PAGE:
Toki/Hock-Nar and Cimmar tales. These are all on the short side; my personal rule with the former is none will be over 10,000 words. Most of the time Toki and Hock-Nar encounter foes of a more ordinary sort - brutal noblemen, hobgoblins, bandits, but they also have a few run-ins with entities straight out of Lovecraft. Currently I have about 10-15 stories that fall into this group, with reasonably solid ideas for 10-15 more.

    Traag War Collection. Might be a few novellas here once finished, possibly even a short novel - but most of these stories are going to be much shorter. And lots of Lovecraft style critters running around loose. Hmm...not sure...maybe eight or ten stories so far. Have to take a look at them sometime.

    -0-0-0-0-

    Incanus, Miskatonic, your turn:
     
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  14. Incanus

    Incanus Auror

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    Yes, sir, ThinkerX. Your main point stands. It stands good and tall as far as I'm concerned. Indeed it was neglectful of me not to confirm/support it.

    I think the bodies of work that we're talking about here are as amazing as they are impressive. What these writers accomplished in the short form is truly remarkable. Linked stories that share a character or setting and that can be read stand-alone, but also add up to a larger universe. To me, that's the stuff. That and epic.

    As for my own stuff, I've been working steadily, but haven't produced much yet. Working on my novel now. I only have three completed stories that are set in my fantasy world. The two shorter ones I spent months on, doing five editing passes on each. It was more about learning than producing. Together, they are only about 15,000 words. The novella is a bit over 36,000. The main influences on that one were Lovecraft (more from the 'dream-cycle' stuff) and Jack Vance (due to the arrogant character). I spent close to a year getting those 51,000 words. Of course it took writing more like 80,000 all told to get there.

    The good news is, despite my snail's pace, I've got just about 22,000 words of my novel so far, first draft. I've worked on it now for 42 days. While slow by most standards, it's no small amount of improvement for me.


    Edit--Wikipedia calls Dream-quest a novella. I think it's around 42,000 words. I'm good with calling it either.
     
    Last edited: Oct 23, 2015
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  15. ThinkerX

    ThinkerX Myth Weaver

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    Incanus - Read any Gary Myers? (House of the Worm, Snout in the Alcove, Dark Wisdom, Grey Magic). He's done a pile of shorts set in the Dreamlands. He mentioned in passing a few things I took up in earnest. He also wrote several stories about Eibon the Sorcerer, including a novel (though that one could have been better.)

    You might be faster than me. Lessee...I began 'Empire: Capital' the second week of April and finished at the end of May. 35,000 words in...call it 50 days. I started 'Empire: Estate' July 1st, and got the rough finished end of September. Call that 90 days, though I had a lot of real world distractions the past few months. And the 30 - 35 shorts (120,000? words) were written over a period of years.

    Time for Miskatonic to weigh in.
     
    Last edited: Oct 23, 2015
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  16. Miskatonic

    Miskatonic Auror

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    I appreciate all your contributions to the discussion guys.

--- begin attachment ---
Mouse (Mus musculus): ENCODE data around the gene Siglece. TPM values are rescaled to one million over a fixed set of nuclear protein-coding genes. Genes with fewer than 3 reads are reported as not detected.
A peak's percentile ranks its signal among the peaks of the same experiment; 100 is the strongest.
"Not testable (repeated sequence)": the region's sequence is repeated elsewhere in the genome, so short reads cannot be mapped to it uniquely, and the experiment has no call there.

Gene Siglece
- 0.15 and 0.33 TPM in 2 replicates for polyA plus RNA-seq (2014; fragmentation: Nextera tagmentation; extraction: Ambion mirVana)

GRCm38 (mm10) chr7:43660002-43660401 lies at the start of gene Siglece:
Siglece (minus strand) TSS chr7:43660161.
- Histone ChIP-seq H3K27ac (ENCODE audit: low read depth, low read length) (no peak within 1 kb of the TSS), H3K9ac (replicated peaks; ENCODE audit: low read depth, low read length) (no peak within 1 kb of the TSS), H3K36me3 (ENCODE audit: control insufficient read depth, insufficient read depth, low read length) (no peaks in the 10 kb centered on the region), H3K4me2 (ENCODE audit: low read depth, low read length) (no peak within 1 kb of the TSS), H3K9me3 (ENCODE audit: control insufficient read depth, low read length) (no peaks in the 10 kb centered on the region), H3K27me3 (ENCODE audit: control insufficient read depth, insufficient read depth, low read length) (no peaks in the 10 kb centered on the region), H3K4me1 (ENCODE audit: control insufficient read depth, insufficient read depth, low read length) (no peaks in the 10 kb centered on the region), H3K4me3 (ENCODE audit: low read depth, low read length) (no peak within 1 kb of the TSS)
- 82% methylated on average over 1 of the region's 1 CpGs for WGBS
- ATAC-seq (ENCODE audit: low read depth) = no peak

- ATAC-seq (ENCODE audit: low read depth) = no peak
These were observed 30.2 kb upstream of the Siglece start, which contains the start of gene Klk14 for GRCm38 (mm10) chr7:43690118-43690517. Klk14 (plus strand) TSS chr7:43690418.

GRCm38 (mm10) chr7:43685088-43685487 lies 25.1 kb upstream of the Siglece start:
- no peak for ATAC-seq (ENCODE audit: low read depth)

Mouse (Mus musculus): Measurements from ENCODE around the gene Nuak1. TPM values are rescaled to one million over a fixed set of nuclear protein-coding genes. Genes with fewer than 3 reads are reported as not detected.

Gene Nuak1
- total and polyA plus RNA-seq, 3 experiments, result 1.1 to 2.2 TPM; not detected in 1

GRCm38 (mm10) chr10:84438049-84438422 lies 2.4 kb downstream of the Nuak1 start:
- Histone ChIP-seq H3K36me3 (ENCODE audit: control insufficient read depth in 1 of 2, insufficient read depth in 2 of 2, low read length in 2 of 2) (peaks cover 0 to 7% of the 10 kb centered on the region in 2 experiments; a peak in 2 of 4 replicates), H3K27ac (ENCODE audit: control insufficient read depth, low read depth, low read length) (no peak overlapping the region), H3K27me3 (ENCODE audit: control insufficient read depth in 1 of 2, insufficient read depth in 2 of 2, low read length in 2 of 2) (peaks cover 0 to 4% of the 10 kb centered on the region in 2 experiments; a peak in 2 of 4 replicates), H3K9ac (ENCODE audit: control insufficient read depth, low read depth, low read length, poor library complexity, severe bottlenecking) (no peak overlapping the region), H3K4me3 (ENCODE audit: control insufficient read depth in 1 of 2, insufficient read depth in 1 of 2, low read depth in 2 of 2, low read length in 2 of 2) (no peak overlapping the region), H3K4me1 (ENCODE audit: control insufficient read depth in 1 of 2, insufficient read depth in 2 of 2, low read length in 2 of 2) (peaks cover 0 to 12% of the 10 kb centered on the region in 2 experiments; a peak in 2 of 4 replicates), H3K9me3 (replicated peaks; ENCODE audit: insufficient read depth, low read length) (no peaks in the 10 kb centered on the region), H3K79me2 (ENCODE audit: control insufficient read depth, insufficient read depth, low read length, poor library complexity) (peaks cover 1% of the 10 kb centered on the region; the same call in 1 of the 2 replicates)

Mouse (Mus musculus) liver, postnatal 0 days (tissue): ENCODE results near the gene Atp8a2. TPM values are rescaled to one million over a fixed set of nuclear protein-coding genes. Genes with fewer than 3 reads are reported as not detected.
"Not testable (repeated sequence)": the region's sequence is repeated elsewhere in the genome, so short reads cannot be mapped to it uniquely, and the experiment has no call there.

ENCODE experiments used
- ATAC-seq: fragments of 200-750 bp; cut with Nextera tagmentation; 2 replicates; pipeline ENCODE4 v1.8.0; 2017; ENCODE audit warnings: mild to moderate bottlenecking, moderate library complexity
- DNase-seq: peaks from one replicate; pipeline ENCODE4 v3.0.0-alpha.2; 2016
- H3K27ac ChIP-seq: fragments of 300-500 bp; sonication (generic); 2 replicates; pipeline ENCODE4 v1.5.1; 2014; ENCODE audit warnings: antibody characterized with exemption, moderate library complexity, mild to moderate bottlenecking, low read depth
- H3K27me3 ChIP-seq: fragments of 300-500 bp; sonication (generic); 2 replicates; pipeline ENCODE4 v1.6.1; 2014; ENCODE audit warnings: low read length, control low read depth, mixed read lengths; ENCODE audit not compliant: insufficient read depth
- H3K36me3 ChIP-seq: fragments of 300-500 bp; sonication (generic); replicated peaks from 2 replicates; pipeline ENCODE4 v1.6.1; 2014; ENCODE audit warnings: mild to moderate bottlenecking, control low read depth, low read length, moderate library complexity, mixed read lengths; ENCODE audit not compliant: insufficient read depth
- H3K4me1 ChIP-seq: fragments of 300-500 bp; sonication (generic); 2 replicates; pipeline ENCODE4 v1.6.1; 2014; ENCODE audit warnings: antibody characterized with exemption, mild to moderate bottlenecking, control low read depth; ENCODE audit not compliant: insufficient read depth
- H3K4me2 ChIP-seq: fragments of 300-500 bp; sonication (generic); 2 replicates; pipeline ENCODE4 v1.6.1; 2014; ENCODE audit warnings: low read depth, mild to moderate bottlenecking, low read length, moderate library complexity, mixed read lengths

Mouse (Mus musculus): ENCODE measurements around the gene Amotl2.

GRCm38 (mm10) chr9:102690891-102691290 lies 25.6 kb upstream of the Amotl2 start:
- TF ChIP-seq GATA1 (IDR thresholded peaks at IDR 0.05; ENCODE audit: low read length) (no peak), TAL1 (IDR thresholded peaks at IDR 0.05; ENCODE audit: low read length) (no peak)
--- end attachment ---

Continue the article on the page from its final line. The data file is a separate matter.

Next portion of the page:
I guess part of me doesn't want to feel like I'm copying, but given the themes and the general nature of human fear and how it can manifest itself (and how a writer can exploit that to create the desired mood), is more important than all the specific details.

    All I can hope for is that at the end the reader is left with a feeling of satisfaction at how the tale was resolved, or the climax completed.
     
  17. Mythopoet

    Mythopoet Auror

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    Here's the thing, none of the authors we think of as "original" really "originated" what they wrote. They were not creating stories out of thin air. They were "standing on the shoulders of giants".

    This is particularly easy to see in Lovecraft (if you take the time to look). On the surface, Lovecraft seems highly original, but Lovecraft was actually very vocal about the authors he admired and was influenced by. Read The King in Yellow and it's easy to see what an impact it had on Lovecraft's storytelling. Lovecraft even borrowed the name Hastur from The King in Yellow, but the author of The King in Yellow had also borrowed the name from a story by Ambrose Bierce. And so it goes.

    I think originality is the wrong thing to place emphasis on, as a storyteller. None of us are truly original. We are all influenced by countless generations of storytellers that come before us. We are all building on the storytelling culture we are born into. I think it is best to embrace that, accept your influences, but also try to surpass them. Lovecraft, I personally believe, surpassed his influences. The Mythos he created has become a part of our culture and will live on for generations. Not because he was original. But because he knew what he liked and he embraced his influences and used his imagination to go "further up and further in".

    So don't worry about being original. Just focus on being imaginative.
     
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  18. Miskatonic

    Miskatonic Auror

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    Very well put!
     
  19. kennyc

    kennyc Inkling

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    Yes it's all in the telling, the tale. As Heinlein said there are only 5 types of Stories.

    after many years at this, my conclusion is that the most important factor in writing is the Narration. How the story is told.